Sept. 11, 1916

I have been busy in the office until I think I shall sleep here, for at seven o’clock I went to a meeting called for the purpose of arousing interest in golf and then home to supper, but felt so restless that I am back in the office again writing you, and will commence on my books in a few minutes.

Natchez Democrat, September 12, 1916

George Malin Davis Kelly has been requested to supervise the laying out of the links at Duncan Park.

Natchez Democrat, September 13, 1916

George Malin Davis Kelly, James G. Smith, Joseph Friedler, Edwin H. Henderson work on the golf course.

Sept. 13, 1916

The golf club is about to be organized and they are trying to get me to practically engineer the thing for them, but I will let Jim Smith, Joe Friedler and Ed. Henderson do all the work they want and take all the credit, as I don’t fancy the kind of glory that comes from being president of the club, or etc, when it will take more or less time and I have all I want to do in the singing line anyway. There is such a thing as being drawn into too many things, and I have enough to do now.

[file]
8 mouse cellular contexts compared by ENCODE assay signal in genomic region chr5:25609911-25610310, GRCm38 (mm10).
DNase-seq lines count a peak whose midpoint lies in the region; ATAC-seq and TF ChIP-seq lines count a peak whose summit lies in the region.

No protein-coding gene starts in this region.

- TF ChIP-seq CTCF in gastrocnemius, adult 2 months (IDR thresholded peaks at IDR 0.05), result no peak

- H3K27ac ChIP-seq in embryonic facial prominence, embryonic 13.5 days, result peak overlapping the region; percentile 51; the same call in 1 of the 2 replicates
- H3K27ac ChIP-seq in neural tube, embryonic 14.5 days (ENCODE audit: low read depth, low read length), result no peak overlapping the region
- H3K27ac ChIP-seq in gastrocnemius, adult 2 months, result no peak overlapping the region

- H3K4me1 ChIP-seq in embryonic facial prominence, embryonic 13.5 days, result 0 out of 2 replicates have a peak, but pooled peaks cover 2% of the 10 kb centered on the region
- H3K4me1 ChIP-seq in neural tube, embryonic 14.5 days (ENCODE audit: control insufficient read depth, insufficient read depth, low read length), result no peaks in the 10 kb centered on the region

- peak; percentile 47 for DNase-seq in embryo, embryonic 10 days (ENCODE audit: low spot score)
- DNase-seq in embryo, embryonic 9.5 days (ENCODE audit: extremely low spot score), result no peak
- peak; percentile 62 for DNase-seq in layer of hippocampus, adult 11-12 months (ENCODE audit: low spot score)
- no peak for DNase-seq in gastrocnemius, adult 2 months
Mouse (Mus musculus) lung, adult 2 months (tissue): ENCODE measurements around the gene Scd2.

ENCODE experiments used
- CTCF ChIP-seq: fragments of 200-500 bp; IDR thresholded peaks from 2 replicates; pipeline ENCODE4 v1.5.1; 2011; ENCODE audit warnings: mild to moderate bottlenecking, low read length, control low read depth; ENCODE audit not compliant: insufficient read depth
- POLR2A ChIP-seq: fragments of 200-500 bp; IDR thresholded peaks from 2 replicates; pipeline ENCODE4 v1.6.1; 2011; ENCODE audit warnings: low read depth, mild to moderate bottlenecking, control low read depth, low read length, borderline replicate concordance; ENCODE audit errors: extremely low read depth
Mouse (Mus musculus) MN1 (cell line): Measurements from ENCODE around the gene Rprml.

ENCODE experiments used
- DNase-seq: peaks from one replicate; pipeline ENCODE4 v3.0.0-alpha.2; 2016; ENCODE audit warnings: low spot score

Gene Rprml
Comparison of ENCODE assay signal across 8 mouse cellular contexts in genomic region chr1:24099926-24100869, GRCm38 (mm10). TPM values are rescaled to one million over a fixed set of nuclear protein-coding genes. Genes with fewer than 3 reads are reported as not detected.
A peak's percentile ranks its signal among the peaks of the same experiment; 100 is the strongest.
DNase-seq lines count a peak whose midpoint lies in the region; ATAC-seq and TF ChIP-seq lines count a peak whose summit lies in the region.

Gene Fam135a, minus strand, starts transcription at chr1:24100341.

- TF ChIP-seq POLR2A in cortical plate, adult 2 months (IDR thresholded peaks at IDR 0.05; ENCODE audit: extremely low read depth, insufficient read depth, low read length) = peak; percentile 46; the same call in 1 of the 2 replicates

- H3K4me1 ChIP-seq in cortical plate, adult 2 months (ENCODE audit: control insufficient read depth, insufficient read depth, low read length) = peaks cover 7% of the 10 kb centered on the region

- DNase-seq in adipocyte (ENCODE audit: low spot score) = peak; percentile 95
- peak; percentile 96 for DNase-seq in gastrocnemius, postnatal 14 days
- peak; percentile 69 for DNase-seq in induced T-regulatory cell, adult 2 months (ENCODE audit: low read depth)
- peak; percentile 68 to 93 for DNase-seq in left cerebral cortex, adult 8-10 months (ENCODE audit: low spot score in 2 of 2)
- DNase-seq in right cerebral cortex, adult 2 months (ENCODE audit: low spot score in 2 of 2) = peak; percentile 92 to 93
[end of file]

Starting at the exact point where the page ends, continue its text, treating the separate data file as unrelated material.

Sept. 14, 1916

Ed. Henderson and I have just returned from a trip to Duncan Park, where I showed Clem Eidt how to make a wooden frame to set up for a teeing ground for the golf course. The golf links are to be a reality, public interest being stirred up by a series of meetings, the first of which I attended, but will dodge the rest. Ed. never goes to meetings and says they are a waste of time, simply talk, talk without doing anything, so we went to the park and actually made a start, even though a small one, and it took only 45 minutes.

Sept. 16, 1916

I had supper with Ed Henderson and Bill Adams, as we had just made a trip to Duncan Park to inspect the work on the golf links. Ed and I have put down a teeing ground and had the first green cut, and Monday the grass on the first hole course will be cut short, the green levelled [sic] with earth and the cup put in. There is not much to do with the green except fill in a few ruts, where the encampment of the State Militia year-before-last had some tent trenches, and get a decent sod on it. That will require more time than it takes to tell it, but that is the way to go at it, gradually, in my opinion, rather than put up a whole lot of money, throw up bunkers, etc, all at once and try to make a St. Andrews of the course immediately.